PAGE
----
39. @PETE B September 18th, 2016 at 10:21 pm

    “I bet they know pints and miles because those are still the legal units. And how tall do they say they are? 6 foot, or 1.9 whatever metres?…”

    Yes they do. But you go to the supermarket and everything is in litres and kilograms. You compare products again by normalising to a common measure, 100g or 1ltr, etc. Millilitres to centilitres to litres: easy. Ounces to pounds to stones to hundredweight — hmm. No thanks, kgs every time. Fluid ounces — is that the American system or the British system?

    There will always be legacy requirements where metric doesn’t fit exactly. But you go to B&Q, etc and everything is in metric. It is simply the most sensible way to move forward.

    I remember the NASA probe that crashed into Mars because the two teams used the two different systems. People are used to the system they are brought up on. The correct answer is to get everyone onto metric. Older people may not like it; younger people will not care.

  40. Al Urqa
    “But you go to the supermarket and everything is in litres and kilograms……….The correct answer is to get everyone onto metric.”

    Why? I bought some milk at the supermarket today and it was marked as 4 pints and 2.272 litres. I don’t mind it being marked in both, but which is the more sensible everyday measurement?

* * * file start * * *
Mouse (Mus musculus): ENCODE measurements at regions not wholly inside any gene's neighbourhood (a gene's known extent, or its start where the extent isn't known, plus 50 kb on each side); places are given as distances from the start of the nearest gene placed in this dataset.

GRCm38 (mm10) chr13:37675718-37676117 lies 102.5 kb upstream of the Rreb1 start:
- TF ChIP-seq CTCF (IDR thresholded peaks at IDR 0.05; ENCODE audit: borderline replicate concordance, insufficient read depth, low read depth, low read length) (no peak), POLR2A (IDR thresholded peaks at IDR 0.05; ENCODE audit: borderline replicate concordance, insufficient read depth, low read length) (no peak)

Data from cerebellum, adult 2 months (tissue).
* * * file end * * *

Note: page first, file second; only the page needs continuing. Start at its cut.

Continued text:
——————————–
    Also, if I may join your conversation with Colin, you said “The Europeans chose political union, because they saw that as the only way to prevent the conflict.
    Were they wrong? If so, why?”

    No, they weren’t wrong. Churchill thought it would be a good idea for them – but not us. It’s always the Continentals who start the wars – Philip of Spain, Napoleon, Kaiser Bill, Hitler etc, so if they think joining together makes war less likely – good. It just doesn’t need to involve us. We need to look wider and not huddle in a tiny corner of the world.

  41. Pete B

    ” It’s always the Continentals who start the wars”

    The Brits created an Empire without fighting anyone! peaceful Brits. :-)

  42. Pete B,

    “It’s always the Continentals who start the wars”

    Yes and we stayed out of them all and weren’t in any way involved in the machinations that lead up to them or tried to influence the outcome to our own advantage.

    Oh and don’t we occupy a big chunk of France for a while, not to mention a a various points occupying Ireland and Scotland in the British Isles.

    Oh and that’s without effectively occupying large chunks of Africa, Asia and the New World before we got chucked out.

    Maybe it’s not so much we didn’t start wars on the continent as we’re happy just to pick on people smaller elsewhere.

    And before I get blames for being unpatriotic like a few days ago by people who just don’t get it I am deliberately portraying an equally simplistic opposite view to show how unrealistic your view is so that we can find a jointly more balanced middle ground.

    Oh and don’t Churchill and De Gaul seriously discuss the prospect of uniting Britain and France near the end of the war ?

    Peter.

  43. ON and Peter C
    Yes obviously, the context was European wars, rather than police actions to help our civilising exploits around the world ( :-) )

    Yes, Churchill did propose union with France, but it was early in the war, as a desperate attempt to resist Hitler (and get help from the French fleet which we subsequently had to sink). I looked this up, and to my surprise, found this on Wikipedia. I can’t vouch for it’s accuracy